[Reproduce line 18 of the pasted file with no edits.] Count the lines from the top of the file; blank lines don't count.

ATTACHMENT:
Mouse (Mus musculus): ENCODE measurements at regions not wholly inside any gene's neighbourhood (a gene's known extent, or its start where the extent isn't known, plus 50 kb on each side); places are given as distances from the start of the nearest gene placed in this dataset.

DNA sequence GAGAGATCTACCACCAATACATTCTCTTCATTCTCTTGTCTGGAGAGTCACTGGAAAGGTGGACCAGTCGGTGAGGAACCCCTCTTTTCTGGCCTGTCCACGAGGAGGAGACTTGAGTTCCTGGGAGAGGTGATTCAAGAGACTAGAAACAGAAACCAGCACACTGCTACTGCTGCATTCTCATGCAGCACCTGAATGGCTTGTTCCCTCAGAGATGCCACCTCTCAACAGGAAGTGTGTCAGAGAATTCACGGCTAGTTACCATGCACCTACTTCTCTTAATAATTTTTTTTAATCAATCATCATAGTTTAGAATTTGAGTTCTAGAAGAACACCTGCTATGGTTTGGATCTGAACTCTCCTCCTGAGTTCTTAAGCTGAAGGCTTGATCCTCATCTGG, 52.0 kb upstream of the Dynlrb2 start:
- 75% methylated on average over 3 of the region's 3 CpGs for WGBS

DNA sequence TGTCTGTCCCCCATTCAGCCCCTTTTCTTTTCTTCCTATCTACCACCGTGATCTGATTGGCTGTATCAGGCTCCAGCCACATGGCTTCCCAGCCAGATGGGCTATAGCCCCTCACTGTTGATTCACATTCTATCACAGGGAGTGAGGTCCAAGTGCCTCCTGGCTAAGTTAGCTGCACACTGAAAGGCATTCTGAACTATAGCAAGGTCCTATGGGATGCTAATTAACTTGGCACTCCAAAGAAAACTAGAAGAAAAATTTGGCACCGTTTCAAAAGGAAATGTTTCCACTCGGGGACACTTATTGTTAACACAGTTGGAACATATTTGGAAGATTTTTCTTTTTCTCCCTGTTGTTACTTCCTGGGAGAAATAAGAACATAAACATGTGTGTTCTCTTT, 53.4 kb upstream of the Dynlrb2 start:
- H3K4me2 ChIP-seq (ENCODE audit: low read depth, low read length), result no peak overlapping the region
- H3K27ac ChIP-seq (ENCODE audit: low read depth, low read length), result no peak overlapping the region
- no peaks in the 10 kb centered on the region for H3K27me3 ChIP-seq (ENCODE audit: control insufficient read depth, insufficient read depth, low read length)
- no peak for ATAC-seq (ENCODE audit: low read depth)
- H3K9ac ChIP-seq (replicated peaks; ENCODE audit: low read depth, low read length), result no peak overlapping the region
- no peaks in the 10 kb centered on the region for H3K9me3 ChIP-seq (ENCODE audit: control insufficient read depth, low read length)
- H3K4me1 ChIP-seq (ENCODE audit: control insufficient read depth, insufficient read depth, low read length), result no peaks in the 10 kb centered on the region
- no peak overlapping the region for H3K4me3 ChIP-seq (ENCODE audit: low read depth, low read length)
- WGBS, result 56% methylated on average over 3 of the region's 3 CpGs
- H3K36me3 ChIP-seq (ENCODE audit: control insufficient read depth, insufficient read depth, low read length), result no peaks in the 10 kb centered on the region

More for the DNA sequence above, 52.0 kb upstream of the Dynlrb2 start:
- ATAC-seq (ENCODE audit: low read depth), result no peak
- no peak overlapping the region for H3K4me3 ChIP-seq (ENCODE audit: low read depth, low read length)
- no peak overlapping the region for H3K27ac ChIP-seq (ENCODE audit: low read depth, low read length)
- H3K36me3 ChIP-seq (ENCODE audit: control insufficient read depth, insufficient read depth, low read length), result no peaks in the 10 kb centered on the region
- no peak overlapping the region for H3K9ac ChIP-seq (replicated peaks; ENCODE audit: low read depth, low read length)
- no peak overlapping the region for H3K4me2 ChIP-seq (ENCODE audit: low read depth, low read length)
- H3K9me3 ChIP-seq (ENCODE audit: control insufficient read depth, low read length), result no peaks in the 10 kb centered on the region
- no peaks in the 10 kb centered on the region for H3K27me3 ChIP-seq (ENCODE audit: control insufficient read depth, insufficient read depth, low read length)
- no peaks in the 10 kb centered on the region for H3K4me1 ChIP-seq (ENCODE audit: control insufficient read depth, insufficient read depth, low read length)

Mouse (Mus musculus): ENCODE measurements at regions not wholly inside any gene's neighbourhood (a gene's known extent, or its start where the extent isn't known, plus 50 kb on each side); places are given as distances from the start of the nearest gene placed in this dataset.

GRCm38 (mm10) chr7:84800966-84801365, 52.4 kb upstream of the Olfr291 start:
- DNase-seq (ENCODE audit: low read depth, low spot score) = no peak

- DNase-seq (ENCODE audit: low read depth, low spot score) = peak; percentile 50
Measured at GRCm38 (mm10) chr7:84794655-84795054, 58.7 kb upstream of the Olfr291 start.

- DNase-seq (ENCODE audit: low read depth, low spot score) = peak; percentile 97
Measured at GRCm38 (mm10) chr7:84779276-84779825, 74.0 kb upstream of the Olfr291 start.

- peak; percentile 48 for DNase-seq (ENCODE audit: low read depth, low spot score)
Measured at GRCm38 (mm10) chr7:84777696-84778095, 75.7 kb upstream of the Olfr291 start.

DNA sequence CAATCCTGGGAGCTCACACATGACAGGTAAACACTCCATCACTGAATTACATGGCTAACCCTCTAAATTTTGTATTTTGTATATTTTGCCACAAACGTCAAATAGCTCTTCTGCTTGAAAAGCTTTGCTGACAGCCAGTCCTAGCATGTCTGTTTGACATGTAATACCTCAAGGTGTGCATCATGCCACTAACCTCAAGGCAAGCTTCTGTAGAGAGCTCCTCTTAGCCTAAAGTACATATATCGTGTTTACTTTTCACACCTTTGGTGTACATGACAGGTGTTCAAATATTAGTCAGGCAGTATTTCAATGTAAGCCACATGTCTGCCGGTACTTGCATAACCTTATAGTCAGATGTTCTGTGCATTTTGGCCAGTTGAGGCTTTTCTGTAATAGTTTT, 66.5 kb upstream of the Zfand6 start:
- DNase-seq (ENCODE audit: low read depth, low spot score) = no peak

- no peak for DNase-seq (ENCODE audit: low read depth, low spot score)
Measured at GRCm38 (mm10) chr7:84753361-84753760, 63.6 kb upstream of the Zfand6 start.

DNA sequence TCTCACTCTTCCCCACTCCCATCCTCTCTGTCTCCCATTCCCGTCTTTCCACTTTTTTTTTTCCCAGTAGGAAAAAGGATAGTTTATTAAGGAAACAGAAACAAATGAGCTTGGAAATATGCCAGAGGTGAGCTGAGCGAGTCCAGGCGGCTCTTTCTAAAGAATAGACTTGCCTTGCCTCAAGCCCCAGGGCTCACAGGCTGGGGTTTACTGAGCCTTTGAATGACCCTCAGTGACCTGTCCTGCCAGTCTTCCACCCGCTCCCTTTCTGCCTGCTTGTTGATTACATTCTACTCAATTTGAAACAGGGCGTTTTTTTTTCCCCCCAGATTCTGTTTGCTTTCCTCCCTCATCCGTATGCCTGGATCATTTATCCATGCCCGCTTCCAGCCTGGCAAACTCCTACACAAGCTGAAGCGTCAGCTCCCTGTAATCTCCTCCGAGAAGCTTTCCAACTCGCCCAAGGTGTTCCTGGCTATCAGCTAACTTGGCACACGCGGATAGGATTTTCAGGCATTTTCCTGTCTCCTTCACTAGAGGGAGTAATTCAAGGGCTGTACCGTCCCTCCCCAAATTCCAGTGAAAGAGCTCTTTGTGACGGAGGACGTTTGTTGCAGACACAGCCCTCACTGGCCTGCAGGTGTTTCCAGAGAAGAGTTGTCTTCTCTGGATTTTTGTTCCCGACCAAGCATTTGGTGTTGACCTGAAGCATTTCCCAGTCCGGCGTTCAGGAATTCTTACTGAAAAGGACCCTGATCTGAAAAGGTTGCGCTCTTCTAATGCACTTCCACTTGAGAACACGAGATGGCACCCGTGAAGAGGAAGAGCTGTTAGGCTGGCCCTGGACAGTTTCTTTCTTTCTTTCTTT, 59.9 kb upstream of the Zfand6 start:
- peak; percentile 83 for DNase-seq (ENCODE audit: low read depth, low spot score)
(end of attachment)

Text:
- no peak overlapping the region for H3K27ac ChIP-seq (ENCODE audit: low read depth, low read length)